Performance benchmarks for the manager

I promised last week (here) to post a target table of content of this series of posts about performance benchmarks.

It is a quite long list of topics that I split in two main areas:

  • Topics that are relevant for everyone in the organization, labeled “for the manager”,
  • Topics that are of interest mostly for the technical people, labeled “for the operational people

Below you find the candidate subjects that I believe are of general interest.


1)   What is a performance benchmark

2)  Types of technical benchmark

  1.   The check mark benchmark
  2.   The confirmation benchmark
  3.   The industry standard benchmark
  4.   The valuable benchmark

3)  Organizational challenges to implement a valuable benchmark

  1.  The IT architecture perspective
  2.  The IT operations perspective
  3.  The CFO perspective
  4.  The CEO perspective

Next post will contain the list of technical subjects while the following ones will start to dig into each subject in the two lists in an orderly fashion.

As I wrote earlier: your feedback will be key in shaping how this will move forward. Feel free to comment here or to reach me directly.

Performance benchmarks

It is time for me to give back.

Dealing with performance benchmarks has occupied a fair share of my life from my early days in the computer world in the mid ’80s.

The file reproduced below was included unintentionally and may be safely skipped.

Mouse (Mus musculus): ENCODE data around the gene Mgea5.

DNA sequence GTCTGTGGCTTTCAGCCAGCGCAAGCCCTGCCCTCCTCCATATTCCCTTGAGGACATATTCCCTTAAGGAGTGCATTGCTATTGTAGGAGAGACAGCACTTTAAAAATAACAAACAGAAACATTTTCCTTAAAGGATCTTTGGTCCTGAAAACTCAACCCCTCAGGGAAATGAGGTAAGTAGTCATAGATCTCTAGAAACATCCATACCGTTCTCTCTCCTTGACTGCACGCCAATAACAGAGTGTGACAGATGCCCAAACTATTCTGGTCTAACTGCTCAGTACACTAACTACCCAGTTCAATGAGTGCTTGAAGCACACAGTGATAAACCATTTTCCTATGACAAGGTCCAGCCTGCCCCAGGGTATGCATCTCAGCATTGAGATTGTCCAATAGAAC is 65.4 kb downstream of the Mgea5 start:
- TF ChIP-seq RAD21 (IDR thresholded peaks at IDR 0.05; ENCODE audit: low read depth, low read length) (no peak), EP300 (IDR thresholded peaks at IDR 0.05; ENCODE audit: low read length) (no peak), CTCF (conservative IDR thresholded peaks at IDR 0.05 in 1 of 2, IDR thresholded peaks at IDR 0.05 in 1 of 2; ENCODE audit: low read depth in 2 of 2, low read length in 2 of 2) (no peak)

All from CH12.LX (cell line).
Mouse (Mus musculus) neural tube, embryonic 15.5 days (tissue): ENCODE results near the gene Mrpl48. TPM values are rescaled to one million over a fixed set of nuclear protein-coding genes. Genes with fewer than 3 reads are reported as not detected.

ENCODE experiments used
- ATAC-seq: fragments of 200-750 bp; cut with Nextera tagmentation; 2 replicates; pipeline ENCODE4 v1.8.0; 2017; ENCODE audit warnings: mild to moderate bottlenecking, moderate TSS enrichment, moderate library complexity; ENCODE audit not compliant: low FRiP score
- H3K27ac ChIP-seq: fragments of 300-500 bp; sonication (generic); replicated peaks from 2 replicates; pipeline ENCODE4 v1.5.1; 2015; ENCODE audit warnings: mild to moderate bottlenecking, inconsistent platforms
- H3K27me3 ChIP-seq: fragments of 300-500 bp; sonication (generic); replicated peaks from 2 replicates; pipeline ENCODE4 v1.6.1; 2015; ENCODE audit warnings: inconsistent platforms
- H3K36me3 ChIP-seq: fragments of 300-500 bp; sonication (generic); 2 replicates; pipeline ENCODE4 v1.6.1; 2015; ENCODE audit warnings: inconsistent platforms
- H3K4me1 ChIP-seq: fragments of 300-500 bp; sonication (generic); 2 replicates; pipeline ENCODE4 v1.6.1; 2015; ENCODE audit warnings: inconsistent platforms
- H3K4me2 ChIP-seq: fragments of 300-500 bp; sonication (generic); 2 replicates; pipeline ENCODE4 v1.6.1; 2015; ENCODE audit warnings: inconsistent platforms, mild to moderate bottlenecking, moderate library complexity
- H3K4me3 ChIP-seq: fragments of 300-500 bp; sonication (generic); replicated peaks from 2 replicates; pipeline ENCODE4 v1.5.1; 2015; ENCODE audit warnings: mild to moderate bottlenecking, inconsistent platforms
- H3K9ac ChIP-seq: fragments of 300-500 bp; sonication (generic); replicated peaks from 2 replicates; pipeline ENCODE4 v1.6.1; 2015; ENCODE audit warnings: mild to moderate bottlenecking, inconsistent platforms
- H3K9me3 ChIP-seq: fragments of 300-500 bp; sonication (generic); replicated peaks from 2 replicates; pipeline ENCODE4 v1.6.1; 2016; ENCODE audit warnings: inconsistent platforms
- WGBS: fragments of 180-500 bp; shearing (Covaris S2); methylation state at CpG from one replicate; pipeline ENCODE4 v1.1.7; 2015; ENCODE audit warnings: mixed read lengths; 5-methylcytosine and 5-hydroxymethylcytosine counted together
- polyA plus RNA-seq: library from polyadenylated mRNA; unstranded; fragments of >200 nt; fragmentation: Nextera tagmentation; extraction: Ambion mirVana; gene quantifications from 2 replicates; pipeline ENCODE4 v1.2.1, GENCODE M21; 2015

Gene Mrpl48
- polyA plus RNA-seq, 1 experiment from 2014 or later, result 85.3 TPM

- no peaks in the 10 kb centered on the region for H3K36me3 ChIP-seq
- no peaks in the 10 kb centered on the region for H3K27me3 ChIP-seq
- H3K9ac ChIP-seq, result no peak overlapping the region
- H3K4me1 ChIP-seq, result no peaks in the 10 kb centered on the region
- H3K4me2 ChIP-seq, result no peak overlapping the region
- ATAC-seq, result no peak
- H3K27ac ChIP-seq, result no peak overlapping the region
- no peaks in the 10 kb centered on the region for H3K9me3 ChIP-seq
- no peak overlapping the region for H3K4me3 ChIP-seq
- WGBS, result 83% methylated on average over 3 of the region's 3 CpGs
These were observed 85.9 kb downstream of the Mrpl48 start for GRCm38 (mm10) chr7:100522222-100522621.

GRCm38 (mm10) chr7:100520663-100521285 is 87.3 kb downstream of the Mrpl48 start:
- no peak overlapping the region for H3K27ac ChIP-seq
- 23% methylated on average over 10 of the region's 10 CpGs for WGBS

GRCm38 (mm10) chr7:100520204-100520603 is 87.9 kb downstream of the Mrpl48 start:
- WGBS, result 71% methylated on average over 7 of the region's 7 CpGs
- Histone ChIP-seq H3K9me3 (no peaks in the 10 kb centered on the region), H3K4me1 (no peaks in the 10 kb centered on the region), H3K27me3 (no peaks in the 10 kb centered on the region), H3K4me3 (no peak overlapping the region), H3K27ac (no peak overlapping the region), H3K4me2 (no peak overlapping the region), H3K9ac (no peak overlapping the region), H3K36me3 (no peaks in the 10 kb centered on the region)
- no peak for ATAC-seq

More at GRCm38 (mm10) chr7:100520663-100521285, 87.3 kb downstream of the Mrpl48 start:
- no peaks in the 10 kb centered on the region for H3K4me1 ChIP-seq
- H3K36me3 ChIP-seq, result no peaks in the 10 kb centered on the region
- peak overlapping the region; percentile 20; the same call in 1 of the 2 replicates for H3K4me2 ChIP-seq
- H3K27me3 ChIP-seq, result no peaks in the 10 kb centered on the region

In the beginning it was mostly reading, with just a bit of writing, that today I would be ashamed of, in one of the early Italian BBS “newspaper” called “Corriere Telematico“.

At the time I could have never imagined that benchmarks would have a very large role in my career to the point that for about 8 years they even defined my job title.

Now, as I my transition into a new role is almost complete, it feels like the right time to write something about benchmarks that can help many people in the industry.


I recall reading in one of the paper magazines of my early days something along the lines of “benchmarks don’t lie, but liars do use benchmarks”. I believe it was on MCmicrocomputer but I can’t bet on this.

This bleak statement about benchmarks was true 30+ years ago and it’s still true now, but we should not throw the good away together with the bad: proper benchmarks were and still are useful tools for individuals and organizations alike.  It’s all about defining “proper” correctly in each context.

For a while, given the scarcity of published material on the subject, I was thinking of putting together a book, with the help of a friend of mine.

I fear I will not be able to put in all the time needed to complete it in a reasonable time frame and for this reason I decided to blog on the subject instead.

In the coming weeks (or months, I don’t know yet how this will work) I will share what I learned in many years as a source for anyone wanting to get closer to the holy grail of the “proper benchmark”.

I will be vendor and technology neutral, covering both the business and the technical sides.

Your feedback will be key in shaping how this will move forward.

In the next post I’ll share the target table of content of this series of posts.